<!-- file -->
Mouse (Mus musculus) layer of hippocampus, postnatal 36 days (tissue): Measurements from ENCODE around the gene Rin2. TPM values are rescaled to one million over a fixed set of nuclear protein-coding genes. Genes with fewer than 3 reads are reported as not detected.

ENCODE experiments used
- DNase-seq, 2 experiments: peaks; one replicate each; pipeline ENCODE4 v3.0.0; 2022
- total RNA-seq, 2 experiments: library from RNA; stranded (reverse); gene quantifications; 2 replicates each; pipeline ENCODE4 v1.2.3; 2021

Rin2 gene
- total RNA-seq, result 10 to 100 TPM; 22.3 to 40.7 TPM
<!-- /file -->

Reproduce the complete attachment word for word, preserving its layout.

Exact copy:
Mouse (Mus musculus) layer of hippocampus, postnatal 36 days (tissue): Measurements from ENCODE around the gene Rin2. TPM values are rescaled to one million over a fixed set of nuclear protein-coding genes. Genes with fewer than 3 reads are reported as not detected.

ENCODE experiments used
- DNase-seq, 2 experiments: peaks; one replicate each; pipeline ENCODE4 v3.0.0; 2022
- total RNA-seq, 2 experiments: library from RNA; stranded (reverse); gene quantifications; 2 replicates each; pipeline ENCODE4 v1.2.3; 2021

Rin2 gene
- total RNA-seq, result 10 to 100 TPM; 22.3 to 40.7 TPM